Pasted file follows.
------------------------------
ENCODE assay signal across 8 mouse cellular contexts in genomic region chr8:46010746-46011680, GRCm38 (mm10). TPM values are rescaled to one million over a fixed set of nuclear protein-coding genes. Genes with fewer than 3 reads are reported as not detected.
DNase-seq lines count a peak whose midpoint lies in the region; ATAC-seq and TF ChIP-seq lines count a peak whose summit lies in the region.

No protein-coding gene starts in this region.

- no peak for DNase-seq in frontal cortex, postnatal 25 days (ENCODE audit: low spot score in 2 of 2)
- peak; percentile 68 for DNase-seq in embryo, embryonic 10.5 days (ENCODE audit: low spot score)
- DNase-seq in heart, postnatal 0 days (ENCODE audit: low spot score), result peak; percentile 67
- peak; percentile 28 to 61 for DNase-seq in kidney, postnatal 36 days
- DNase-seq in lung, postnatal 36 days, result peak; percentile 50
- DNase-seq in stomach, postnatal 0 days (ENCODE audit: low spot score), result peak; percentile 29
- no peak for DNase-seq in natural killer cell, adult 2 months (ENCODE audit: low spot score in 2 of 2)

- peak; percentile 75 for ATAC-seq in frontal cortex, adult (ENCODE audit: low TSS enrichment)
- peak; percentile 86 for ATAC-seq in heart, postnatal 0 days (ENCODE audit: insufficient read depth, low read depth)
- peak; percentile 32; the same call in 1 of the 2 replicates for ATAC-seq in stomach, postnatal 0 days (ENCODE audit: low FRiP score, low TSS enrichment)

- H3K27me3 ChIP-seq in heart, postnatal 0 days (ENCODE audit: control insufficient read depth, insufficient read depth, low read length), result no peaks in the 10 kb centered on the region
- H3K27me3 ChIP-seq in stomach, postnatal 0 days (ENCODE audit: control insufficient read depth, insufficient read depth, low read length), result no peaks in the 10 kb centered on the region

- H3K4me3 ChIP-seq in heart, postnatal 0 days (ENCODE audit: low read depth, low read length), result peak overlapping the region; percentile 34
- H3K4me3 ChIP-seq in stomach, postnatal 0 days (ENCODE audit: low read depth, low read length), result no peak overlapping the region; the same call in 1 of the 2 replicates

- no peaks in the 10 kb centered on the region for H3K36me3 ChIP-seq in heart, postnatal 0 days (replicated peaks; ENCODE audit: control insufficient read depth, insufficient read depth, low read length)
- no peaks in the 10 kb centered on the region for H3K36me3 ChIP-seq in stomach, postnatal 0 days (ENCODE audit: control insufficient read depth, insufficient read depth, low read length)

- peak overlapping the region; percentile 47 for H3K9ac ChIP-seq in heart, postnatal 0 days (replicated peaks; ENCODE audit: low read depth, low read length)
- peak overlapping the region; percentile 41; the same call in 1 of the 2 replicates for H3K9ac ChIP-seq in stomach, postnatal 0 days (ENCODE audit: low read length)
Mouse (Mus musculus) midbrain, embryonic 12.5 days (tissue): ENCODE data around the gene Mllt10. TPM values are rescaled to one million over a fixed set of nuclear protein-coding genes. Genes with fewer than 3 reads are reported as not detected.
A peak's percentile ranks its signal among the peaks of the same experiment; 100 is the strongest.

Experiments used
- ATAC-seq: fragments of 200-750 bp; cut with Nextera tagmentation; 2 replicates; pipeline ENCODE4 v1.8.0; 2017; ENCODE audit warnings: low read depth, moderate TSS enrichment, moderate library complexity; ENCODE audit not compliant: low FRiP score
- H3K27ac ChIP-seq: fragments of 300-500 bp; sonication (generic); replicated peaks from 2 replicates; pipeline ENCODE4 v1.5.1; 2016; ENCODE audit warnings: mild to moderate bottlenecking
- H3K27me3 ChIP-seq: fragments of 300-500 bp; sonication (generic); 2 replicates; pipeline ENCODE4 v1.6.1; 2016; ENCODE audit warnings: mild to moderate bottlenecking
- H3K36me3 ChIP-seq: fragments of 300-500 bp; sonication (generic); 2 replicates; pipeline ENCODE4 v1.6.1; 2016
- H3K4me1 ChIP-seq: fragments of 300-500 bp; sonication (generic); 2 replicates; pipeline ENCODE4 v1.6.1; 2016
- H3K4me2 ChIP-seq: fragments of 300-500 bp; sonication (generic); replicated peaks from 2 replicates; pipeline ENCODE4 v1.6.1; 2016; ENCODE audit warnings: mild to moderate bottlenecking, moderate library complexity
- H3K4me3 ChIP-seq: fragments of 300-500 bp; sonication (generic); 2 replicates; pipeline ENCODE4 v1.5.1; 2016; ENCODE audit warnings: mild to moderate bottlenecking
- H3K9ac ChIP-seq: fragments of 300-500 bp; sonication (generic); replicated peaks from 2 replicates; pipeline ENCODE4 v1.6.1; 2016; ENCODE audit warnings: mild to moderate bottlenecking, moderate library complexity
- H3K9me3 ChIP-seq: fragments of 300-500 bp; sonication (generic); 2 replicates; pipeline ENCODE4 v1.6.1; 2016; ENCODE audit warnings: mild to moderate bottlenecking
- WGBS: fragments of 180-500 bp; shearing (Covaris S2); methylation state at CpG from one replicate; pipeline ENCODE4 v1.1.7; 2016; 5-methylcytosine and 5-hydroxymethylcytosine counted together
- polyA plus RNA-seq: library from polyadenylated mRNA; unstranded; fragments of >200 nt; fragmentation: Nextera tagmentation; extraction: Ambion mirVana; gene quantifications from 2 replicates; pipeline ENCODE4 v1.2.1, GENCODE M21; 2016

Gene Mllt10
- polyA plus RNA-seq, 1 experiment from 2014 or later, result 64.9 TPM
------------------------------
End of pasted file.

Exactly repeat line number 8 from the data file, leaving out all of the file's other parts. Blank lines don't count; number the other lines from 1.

- DNase-seq in lung, postnatal 36 days, result peak; percentile 50